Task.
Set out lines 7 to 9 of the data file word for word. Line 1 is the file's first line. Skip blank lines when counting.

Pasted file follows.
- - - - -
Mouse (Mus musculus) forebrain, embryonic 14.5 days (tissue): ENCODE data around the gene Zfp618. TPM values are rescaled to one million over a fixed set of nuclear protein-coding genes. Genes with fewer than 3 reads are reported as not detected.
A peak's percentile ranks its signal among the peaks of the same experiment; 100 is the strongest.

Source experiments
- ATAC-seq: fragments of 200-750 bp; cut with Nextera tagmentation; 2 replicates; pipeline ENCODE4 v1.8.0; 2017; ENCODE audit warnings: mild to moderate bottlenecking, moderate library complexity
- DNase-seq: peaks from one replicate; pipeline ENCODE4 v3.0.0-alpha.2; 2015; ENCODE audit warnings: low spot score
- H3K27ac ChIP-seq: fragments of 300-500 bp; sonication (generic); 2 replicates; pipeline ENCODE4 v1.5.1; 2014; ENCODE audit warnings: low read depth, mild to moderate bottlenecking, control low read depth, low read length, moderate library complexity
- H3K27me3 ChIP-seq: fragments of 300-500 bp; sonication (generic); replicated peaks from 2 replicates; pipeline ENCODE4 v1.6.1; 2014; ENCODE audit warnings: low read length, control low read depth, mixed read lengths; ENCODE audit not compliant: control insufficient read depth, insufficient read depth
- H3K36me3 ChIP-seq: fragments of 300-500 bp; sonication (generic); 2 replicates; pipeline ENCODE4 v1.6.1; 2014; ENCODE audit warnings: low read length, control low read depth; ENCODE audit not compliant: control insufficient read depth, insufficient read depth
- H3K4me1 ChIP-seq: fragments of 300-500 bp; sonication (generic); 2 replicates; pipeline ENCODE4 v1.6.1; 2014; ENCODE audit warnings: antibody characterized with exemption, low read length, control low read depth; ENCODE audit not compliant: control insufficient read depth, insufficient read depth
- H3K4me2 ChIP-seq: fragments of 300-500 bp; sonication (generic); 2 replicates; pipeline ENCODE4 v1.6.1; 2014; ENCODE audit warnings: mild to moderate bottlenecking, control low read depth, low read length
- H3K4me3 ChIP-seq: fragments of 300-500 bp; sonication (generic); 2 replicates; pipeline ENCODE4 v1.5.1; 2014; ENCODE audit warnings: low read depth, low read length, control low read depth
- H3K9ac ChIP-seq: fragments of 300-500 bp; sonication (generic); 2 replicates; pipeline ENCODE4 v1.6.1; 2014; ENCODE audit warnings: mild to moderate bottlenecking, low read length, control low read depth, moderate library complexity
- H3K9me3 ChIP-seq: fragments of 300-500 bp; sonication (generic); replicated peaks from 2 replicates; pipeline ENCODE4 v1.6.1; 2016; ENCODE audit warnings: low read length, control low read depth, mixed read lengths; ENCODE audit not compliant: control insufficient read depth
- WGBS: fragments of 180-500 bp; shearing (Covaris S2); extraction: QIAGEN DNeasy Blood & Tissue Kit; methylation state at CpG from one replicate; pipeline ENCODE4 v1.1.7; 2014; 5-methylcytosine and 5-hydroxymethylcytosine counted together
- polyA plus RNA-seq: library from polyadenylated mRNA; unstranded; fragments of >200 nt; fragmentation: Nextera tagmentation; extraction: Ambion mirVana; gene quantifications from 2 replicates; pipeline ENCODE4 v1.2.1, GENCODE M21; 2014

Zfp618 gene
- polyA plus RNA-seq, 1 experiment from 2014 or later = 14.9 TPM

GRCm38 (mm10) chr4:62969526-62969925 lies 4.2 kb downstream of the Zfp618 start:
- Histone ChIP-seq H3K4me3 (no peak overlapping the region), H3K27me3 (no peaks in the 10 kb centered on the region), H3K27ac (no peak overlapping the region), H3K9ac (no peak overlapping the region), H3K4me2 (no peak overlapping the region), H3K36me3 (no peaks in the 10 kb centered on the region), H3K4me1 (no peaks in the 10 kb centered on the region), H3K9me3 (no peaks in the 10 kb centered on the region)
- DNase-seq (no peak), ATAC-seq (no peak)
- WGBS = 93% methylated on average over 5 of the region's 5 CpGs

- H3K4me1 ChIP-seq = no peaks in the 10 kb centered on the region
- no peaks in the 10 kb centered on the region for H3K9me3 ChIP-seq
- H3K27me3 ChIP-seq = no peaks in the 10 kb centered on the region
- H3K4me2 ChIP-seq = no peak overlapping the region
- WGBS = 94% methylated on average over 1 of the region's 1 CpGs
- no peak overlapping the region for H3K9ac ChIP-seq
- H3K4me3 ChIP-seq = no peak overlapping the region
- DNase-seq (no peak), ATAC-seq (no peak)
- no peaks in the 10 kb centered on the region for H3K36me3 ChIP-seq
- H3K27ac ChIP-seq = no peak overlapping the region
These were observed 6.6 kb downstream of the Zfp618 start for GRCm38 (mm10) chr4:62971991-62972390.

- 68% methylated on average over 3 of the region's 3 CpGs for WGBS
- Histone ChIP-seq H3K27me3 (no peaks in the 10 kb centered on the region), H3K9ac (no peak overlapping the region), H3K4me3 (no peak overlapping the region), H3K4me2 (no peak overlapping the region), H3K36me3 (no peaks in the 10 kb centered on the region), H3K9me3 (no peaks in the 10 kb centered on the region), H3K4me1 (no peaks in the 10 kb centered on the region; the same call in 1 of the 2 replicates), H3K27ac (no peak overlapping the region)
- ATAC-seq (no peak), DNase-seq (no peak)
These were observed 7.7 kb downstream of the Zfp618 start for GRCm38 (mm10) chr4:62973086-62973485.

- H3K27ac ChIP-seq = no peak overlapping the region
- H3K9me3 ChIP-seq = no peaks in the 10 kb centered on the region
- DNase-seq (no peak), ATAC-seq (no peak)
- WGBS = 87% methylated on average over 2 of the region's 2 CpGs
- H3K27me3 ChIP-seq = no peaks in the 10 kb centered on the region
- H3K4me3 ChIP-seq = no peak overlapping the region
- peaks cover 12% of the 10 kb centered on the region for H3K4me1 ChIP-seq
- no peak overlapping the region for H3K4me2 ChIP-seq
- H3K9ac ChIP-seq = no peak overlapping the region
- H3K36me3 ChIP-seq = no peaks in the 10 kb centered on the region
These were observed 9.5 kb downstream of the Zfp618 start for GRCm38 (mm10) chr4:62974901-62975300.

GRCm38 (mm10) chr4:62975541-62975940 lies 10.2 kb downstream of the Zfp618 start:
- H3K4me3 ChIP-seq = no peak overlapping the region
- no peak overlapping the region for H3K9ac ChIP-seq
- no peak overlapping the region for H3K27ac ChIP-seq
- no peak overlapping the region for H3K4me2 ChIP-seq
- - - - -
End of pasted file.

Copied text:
- H3K27me3 ChIP-seq: fragments of 300-500 bp; sonication (generic); replicated peaks from 2 replicates; pipeline ENCODE4 v1.6.1; 2014; ENCODE audit warnings: low read length, control low read depth, mixed read lengths; ENCODE audit not compliant: control insufficient read depth, insufficient read depth
- H3K36me3 ChIP-seq: fragments of 300-500 bp; sonication (generic); 2 replicates; pipeline ENCODE4 v1.6.1; 2014; ENCODE audit warnings: low read length, control low read depth; ENCODE audit not compliant: control insufficient read depth, insufficient read depth
- H3K4me1 ChIP-seq: fragments of 300-500 bp; sonication (generic); 2 replicates; pipeline ENCODE4 v1.6.1; 2014; ENCODE audit warnings: antibody characterized with exemption, low read length, control low read depth; ENCODE audit not compliant: control insufficient read depth, insufficient read depth